et al., 2009b), a certain amount of nitrite and ammonia, before their
diffusion to the bulk, are oxidized to the original nitrate and nitro-
gen, respectively, during the anodic cycle.
Previous studies for Pb (Bockris and Kim, 1997), Cu (Bouzek and
Paidar, 2001) and bronze (Polatides et al., 2005) indicated a similar
shape of the nitrate reduction curves, which indicates that nitrate
reduction on the Fe electrode also occurs via a consecutive-reac-
tion mechanism (Scott, 1985; Katsounaros et al., 2006). This can
be described as follows:
Therefore, the corresponding differential equations are:
3? ? k21½NO?
2? ? k22½NO?
2? ¼ þk1½NO?
3? ? k2½NO?
where k2= k21+ k22.
The solutions of the differential equations using Laplace trans-
forms gives the concentrations versus time:
Thus, the nitrate concentration follows a first-order exponential
decay and in logarithmic coordinates its variation with electrolysis
time. Non-linear regression of the experimental results according
to the above equations gives k1= 0.017 min?1and k2= 0.637 min?1
at 20 mA/cm2. The k2value is 37 times higher than k1for the reduc-
tion of nitrate to nitrite. This confirms good capability for nitrite
reduction at the Fe cathode. In contrast, the k1value was about
40 times higher than k2during the NO?
electrode in 0.1 M K2SO4+ 0.05 M KNO3solution (Polatides et al.,
3reduction on a Sn85Cu15
3.3. Influence of NaCl addition
The combination of the Ti/IrO2–Pt anode and Fe cathode en-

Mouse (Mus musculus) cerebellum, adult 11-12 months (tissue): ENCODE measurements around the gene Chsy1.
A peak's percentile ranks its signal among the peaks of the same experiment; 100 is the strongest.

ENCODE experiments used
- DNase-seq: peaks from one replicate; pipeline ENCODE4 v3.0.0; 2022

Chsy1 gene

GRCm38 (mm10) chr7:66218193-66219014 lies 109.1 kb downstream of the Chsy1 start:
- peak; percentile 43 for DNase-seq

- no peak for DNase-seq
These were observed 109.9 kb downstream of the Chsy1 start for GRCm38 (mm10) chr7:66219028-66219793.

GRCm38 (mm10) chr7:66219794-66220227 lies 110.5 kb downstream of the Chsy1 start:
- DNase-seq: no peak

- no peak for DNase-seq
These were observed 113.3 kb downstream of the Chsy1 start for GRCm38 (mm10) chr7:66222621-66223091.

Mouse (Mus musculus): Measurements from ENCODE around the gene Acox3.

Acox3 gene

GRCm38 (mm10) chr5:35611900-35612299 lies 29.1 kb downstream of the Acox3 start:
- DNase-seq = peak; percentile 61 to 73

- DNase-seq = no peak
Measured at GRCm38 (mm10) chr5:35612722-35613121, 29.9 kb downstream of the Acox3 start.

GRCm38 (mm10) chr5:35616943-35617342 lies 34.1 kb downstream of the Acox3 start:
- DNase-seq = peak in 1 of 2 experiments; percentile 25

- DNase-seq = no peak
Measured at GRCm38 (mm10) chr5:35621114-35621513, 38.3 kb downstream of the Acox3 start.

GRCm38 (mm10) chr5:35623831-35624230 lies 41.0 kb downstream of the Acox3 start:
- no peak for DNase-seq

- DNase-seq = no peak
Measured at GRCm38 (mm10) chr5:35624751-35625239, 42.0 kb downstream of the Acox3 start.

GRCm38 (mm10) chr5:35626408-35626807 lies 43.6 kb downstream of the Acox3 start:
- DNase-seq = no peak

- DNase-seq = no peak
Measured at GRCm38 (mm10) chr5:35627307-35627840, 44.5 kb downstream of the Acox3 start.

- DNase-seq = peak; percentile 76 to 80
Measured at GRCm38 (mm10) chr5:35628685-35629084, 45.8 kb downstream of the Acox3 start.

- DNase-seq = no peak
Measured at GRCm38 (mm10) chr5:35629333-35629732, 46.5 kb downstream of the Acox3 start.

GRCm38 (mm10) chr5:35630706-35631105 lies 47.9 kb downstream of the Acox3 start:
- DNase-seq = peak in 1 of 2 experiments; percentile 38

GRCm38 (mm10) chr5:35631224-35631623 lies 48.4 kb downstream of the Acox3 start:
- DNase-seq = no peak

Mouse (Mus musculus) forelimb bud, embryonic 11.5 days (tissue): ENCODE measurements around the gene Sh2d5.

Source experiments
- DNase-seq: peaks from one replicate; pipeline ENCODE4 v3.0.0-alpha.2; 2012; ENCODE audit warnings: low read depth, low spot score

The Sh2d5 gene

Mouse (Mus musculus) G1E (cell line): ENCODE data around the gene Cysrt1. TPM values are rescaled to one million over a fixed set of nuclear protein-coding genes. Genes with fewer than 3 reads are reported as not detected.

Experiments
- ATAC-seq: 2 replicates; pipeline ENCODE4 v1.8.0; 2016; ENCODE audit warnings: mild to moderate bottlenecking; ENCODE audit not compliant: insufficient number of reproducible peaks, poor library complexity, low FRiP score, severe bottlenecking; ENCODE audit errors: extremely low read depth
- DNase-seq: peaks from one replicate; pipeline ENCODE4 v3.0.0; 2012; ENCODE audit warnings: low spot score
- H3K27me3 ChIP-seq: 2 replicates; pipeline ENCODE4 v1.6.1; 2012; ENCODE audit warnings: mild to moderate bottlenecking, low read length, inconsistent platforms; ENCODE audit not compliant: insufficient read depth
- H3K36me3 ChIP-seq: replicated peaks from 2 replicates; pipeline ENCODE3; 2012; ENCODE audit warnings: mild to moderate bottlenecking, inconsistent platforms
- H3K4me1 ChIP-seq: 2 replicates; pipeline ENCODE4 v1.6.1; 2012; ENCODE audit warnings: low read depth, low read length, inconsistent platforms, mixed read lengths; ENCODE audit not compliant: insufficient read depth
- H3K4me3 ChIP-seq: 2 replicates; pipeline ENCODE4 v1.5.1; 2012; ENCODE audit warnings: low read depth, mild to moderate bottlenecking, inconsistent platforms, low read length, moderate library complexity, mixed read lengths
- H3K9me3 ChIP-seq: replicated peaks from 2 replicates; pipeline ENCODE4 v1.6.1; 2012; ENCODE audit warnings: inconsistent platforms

abled good performance for electrochemical nitrate reduction
and different effects on reduction products in the presence of NaCl
(data not shown). With the addition of 0.25, 0.50, 0.75 and 1.00 g/L
NaCl, the nitrate–N decreased from 100.0 to 8.8, 12.9, 15.1 and
18.8 mg/L in 180 min; no nitrite was detected in any of the treated
solutions. On the other hand, with the addition of 0.50–1.00 g/L
NaCl, no ammonia was detected in the treated solutions; and with
the addition of 0.25 g/L NaCl, a smaller amount of ammonia
(11.6 mg/L ammonia–N) occurred than that (51.1 mg/L ammo-
nia–N) in the absence of NaCl. It is clear that the total nitrogen
sharply decreased compared with that without the addition of
NaCl, as only nitrate was present in the solution in most cases. In
the presence of chloride ions, oxidizing hypochlorite acid will be
formed during electrolysis (Rajeswar and Ibanez, 1997). Hypochlo-
rite acid formed during the electrolysis would oxidize the by-prod-
ucts of ammonia and nitrite, which were assumed to be oxidized
into nitrogen gas and nitrate, respectively (Pressley et al., 1972).
The detection of ammonia in the treated solution with 0.25 g/L
NaCl addition was presumably because insufficient hypochlorite
acid was formed to oxidize the ammonia. The nitrate reduction
rate was slightly decreased with the increasing concentration of
NaCl, in agreement with previous studies (Pletchek and Pwrabeui,
1979), which reported the effectiveness of the halide in poisoning
nitrate reduction, due to the tendency of these anions to be spe-
cifically adsorbed on the electrode surface. It could be considered
that the optimum NaCl addition in the present experiment was
3.4. Influence of current density
The combination of the Ti/IrO2–Pt anode and Fe cathode gave
good performance for electrochemical nitrate reduction at current
densities ranging from 10 to 60 mA/cm2. At current densities of 10,
20, 40 and 60 mA/cm2, the nitrate–N decreased from 100.0 to 22.0,
12.9, 9.6 and 5.9 mg/L in 180 min and no nitrite was detected in
any of the treated solutions. At a current density of 10 mA/cm2, a
small amount of ammonia (2.1 mg/L ammonia–N) was detected
after 180 min electrolysis, while at a current density range of 20–
60 mA/cm2, no ammonia was detected. The nitrate reduction rate